Scapegoats ‘R Us

Oh, conservatives (and a handful of liberals). When will you learn?

“Pay no attention to the man behind the curtain,” you mumble. “Blame the games. Games make people violent.”

[Despite my best efforts, I can’t get the embed code for this Colbert clip to work–so here’s the link: http://www.colbertnation.com/the-colbert-report-videos/425350/april-10-2013/tip-wag—gun-edition—united-nations–senate-republicans—video-games%5D

This argument used to make me angry. Now it just makes me laugh nervously, like when I’m at a store and somebody’s kid knocks over a display of Cheerios and then screams about wanting ice cream, and I want to say something but I’m worried their parent might be a gun-packing conservative.

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2 thoughts on “Scapegoats ‘R Us

  1. You should check out the game Wolfire Games produced for 7FPS – Receiver (http://www.wolfire.com/receiver). The Cyberpunk Mindkill stuff is a little over the top but the level of detail in the gun mechanics transforms firearms from HUD-reliant bullet wands to a much more impressive simulation of what is needed to possess and operate a firearm.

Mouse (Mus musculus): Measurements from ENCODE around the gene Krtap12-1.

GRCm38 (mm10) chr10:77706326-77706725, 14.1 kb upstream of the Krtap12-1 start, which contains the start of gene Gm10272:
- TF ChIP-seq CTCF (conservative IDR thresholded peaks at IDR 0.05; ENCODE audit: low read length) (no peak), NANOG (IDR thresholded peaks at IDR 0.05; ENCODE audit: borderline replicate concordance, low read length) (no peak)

It’s especially poignant as the game starts with one of 3 guns (revolver, automatic, traditional handgun) in a random state – safety on/off, chamber empty/full, magazine loaded/partially loaded/empty, magazine in/out of gun, etc. So when you’re finally ready to start playing there’s the definite possibility of shooting yourself or pulling the slide back and spilling all your bullets all over the floor.

    And this is without even going into realistic bullet physics (bullets ricocheting, ricochets losing momentum, etc), procedural generation, enemies, and targeted damage.

    Regardless of an individual’s views on gun control, this gun simulation is a valuable exploration of guns in video games – both for the comparison between what most pundits and representatives perceive as “violent video games” and reality, and providing a more concrete experience of actual handgun operation for the inexperienced.

  2. Sorry, I missed this one somehow. Yeah, that sounds like an interesting way to explore these issues… although it doesn’t sound like much of a success, game-wise. I mean, just going by your description, I wouldn’t want to play that. But then again, I wouldn’t want to own a gun, either.

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